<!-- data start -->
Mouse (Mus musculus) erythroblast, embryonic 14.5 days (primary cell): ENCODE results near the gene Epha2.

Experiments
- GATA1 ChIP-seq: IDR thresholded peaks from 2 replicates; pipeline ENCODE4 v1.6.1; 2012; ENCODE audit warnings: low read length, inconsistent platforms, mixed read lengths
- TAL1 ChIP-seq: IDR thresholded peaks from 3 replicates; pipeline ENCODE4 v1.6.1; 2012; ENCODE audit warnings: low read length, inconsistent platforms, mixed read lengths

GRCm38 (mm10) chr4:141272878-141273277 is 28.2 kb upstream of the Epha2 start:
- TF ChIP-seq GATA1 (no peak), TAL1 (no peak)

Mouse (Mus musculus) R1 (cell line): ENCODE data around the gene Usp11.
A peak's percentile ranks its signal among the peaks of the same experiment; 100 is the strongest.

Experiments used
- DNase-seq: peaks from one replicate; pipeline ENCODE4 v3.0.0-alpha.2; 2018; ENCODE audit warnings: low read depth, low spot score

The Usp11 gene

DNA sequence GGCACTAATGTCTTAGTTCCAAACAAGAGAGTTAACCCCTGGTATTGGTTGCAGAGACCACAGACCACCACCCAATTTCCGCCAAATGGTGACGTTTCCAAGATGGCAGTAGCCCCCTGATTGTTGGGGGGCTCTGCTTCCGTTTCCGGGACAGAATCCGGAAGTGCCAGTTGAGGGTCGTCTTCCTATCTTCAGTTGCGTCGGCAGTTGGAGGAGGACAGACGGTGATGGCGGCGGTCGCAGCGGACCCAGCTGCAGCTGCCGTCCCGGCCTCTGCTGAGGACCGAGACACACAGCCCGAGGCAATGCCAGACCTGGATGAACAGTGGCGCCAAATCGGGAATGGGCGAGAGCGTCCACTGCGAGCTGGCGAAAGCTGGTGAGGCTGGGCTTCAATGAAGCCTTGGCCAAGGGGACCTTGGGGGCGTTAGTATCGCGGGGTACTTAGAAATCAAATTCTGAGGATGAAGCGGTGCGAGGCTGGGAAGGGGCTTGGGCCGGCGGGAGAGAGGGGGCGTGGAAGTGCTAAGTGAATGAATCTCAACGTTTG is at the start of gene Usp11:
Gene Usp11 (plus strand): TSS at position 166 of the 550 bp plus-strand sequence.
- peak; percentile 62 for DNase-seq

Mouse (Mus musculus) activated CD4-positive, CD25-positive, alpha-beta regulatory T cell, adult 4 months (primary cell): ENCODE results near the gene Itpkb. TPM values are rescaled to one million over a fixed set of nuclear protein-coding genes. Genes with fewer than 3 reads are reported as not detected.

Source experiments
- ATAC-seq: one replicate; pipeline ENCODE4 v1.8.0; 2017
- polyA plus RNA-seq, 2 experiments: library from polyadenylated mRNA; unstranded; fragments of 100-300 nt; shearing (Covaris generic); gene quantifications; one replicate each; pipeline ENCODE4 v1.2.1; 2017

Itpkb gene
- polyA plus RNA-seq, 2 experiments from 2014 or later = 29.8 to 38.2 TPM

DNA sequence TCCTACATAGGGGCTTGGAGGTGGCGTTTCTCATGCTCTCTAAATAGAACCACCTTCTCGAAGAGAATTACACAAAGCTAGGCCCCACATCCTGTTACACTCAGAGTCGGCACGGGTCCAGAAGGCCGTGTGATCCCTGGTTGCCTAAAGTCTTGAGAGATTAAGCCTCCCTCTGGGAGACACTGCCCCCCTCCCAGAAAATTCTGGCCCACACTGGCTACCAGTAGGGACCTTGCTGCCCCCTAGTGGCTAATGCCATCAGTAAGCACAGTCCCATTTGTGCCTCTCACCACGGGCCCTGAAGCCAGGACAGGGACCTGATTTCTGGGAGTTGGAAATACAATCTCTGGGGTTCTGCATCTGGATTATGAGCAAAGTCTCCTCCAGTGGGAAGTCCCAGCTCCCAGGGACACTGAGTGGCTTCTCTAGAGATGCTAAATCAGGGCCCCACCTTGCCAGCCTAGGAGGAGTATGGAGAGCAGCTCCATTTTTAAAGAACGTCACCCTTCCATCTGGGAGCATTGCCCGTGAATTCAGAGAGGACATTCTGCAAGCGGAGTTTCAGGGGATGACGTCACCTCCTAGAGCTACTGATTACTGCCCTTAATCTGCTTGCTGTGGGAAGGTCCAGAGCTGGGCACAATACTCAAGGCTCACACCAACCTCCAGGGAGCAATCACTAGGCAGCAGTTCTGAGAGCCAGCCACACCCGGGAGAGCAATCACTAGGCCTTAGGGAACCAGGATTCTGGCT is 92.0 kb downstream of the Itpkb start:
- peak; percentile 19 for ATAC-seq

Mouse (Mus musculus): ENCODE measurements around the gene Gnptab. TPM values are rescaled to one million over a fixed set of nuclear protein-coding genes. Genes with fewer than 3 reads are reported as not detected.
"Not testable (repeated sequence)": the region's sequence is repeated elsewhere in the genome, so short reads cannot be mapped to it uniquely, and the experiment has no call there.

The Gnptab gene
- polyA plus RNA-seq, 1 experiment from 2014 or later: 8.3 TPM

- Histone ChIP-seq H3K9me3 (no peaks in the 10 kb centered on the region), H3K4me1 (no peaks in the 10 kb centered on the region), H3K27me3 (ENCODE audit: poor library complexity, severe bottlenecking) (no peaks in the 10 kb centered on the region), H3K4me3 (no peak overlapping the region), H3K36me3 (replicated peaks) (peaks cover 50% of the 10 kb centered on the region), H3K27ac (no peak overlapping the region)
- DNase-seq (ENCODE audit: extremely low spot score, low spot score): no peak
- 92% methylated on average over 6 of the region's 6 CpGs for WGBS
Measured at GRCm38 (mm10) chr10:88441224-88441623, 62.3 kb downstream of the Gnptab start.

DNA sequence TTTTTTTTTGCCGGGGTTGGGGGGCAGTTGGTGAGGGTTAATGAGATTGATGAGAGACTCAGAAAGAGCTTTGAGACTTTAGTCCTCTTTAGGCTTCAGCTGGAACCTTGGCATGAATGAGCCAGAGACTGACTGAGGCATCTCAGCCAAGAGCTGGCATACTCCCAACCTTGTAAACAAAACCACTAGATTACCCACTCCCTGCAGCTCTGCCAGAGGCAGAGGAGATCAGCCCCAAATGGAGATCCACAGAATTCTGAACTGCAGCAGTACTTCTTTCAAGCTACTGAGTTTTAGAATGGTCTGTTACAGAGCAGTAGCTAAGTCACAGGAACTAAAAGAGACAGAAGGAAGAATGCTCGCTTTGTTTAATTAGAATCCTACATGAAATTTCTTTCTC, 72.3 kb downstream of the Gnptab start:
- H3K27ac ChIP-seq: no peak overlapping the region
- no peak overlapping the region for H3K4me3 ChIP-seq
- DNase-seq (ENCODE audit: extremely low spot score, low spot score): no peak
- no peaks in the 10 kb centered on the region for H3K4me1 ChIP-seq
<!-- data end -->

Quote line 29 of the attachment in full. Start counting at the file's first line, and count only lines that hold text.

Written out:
- 92% methylated on average over 6 of the region's 6 CpGs for WGBS